“Cottonwood” Legislative Fix S. 2561 - Sen. Daines (R-MT): Delivered in 2015, the Cottonwood Environmental Law Center v. United States Forest Service (Cottonwood) decision has resulted in costly duplicative consultation at the programmatic level for land management and forest management plans. In turn this has had serious negative impacts for proposed wildlife habitat enhancement and wildfire fuels reduction projects. Bipartisan support for a solution has persisted through both the Obama administration, which petitioned the Supreme Court to overturn the case, and the Trump administration, which initiated a rule-making process to address the issue. After a 16-4 vote to amend the bill, the committee held a voice vote to favorably report this legislation. It clear that a legislative solution is necessary to address the costly and duplicative delays in forest management projects, which would be provided by this legislation.
Root and Stem Project Authorization Act S. 3046 - Sen. Daines (R-MT): By empowering collaboratives and public-private partnerships, this legislation would allow landscape-scale forest restoration projects to be conducted through more efficient and effective forest management. This would be done by codifying the authority used by the Forest Service in the Coleville National Forest for the “A to Z” project. Doing so would help to encourage public and private partners to invest in active forest management at the scale and pace that is necessary. Coordination with the Forest Service, Bureau of Land Management and state and local stakeholders would improve facilitation of stewardship projects. The committee held a unanimous voice vote to favorably report this legislation.
M.H. Dutch Salmon Greater Gila Wild and Scenic River Act S. 3129 - Sen. Heinrich (D-NM): The Greater Gila watershed provides the largest remaining free-flowing river network in the southwestern United States. Within that watershed is the nation’s first designated wilderness area, the Gila Wilderness. This legislation would protect a total of 446 miles of rivers and streams in the Gila River system through the National Wild and Scenic Rivers Act. The threatened Gila trout, one of New Mexico’s revered native trout species, relies on critical habitat provided by the watershed. This legislation allows for the multiple-use of these public lands while ensuring protections for irreplaceable fish and wildlife habitat. The committee advanced this legislation with a favorable report through vote of 11-9.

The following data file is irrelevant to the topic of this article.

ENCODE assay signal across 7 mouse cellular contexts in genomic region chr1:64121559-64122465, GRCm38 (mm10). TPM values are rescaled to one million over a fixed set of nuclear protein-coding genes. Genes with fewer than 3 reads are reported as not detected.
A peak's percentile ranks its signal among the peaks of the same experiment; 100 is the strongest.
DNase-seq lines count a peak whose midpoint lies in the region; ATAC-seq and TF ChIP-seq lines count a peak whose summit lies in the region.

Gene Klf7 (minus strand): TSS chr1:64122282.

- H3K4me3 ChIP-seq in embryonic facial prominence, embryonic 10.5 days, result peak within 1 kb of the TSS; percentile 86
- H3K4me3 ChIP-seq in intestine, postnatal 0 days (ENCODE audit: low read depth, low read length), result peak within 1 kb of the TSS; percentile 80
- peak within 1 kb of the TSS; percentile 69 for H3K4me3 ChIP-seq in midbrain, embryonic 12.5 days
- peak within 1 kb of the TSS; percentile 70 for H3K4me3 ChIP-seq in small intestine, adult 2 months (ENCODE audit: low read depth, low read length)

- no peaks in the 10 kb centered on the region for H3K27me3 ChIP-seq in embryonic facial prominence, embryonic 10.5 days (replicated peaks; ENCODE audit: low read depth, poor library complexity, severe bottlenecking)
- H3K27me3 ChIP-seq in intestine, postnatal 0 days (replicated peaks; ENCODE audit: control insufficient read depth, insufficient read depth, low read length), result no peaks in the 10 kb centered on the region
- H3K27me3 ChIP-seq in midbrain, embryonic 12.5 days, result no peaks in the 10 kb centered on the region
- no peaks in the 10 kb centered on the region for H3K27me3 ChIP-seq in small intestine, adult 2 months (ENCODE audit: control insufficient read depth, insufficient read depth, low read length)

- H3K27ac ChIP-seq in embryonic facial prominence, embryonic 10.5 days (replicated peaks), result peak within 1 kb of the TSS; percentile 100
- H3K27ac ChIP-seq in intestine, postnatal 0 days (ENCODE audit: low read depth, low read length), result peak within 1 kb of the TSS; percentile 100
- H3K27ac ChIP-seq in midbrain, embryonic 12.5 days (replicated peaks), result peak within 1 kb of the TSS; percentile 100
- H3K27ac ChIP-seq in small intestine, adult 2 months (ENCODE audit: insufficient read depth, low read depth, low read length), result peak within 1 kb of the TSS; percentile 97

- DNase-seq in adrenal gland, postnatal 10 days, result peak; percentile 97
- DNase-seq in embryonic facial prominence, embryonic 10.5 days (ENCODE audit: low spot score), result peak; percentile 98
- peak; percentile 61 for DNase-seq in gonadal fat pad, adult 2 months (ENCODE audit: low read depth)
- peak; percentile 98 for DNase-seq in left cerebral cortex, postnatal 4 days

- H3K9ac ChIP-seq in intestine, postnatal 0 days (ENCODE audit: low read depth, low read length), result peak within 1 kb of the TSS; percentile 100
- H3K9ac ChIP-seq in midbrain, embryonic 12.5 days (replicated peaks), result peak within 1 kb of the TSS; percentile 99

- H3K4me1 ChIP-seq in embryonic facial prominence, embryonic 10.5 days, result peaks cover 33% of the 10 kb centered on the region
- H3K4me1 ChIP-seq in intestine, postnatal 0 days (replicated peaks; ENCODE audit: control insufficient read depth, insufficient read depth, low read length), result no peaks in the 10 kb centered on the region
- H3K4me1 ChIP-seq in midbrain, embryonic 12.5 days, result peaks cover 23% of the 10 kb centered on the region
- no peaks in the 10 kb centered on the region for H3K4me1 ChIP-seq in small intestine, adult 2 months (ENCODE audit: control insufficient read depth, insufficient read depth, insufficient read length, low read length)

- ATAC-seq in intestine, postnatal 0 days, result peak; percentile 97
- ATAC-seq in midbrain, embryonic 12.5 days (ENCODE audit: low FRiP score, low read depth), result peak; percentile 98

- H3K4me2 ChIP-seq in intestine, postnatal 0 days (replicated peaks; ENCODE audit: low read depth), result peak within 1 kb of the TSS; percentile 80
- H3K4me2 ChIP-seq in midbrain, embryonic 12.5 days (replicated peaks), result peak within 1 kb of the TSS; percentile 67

Berryessa Snow Mountain National Monument Expansion Act S. 4080 - Sen. Padilla (D-CA): The creation of Berryessa Snow Mountain National Monument in 2015 provided an example of conservation that protected habitat and preserved access for hunters and anglers and as such was supported by BHA. This legislation would expand the national monument through the transfer of 3,925 acres of adjacent Bureau of Land Management-administered public lands. This would provide an excellent precedent for how to effectively conserve public land without altering recreational opportunities for hunting and angling, which are a critical component of conservation funding and policy. The legislation also directs the Forest Service and BLM to finalize a management plan, which has been incomplete since 2015. You can read more about BHA's perspective on national monuments in this report along with a highlight of Berryessa Snow Mountain National Monument. The committee held a unanimous voice vote to favorably report this legislation.
- Upper Colorado and San Juan River Basins Recovery Act H.R. 5001 - Rep. Neguse (D-CO): This legislation would achieve greater certainty for water users in the Upper Colorado River basin in addition to strengthening commitments to the Upper Colorado River Endangered Fish Recovery Program and ensuring continuity for the recovery of critical fisheries and habitat conservation efforts. In the Upper Colorado River Basin healthy fisheries, agricultural production and all water users rely on the future of conservation programs. The committee held a unanimous voice vote to favorably report this legislation. H.R 5001 passed the House of Representatives overwhelmingly in March, by a margin of 397-27. The Senate must now see this legislation across the finish line.
Many of these are bills with special regional importance, but all seek to protect, enhance or better manage our public lands and waters. As a strong proponent of good stewardship of public lands and waters, BHA was excited to see the committee advance S. 1538, S. 2561, S. 3046, S. 3129, S. 4080 and H.R. 5001; however, incredibly disappointed that both S. 387 and S. 1493 were blocked from being reported to the full Senate.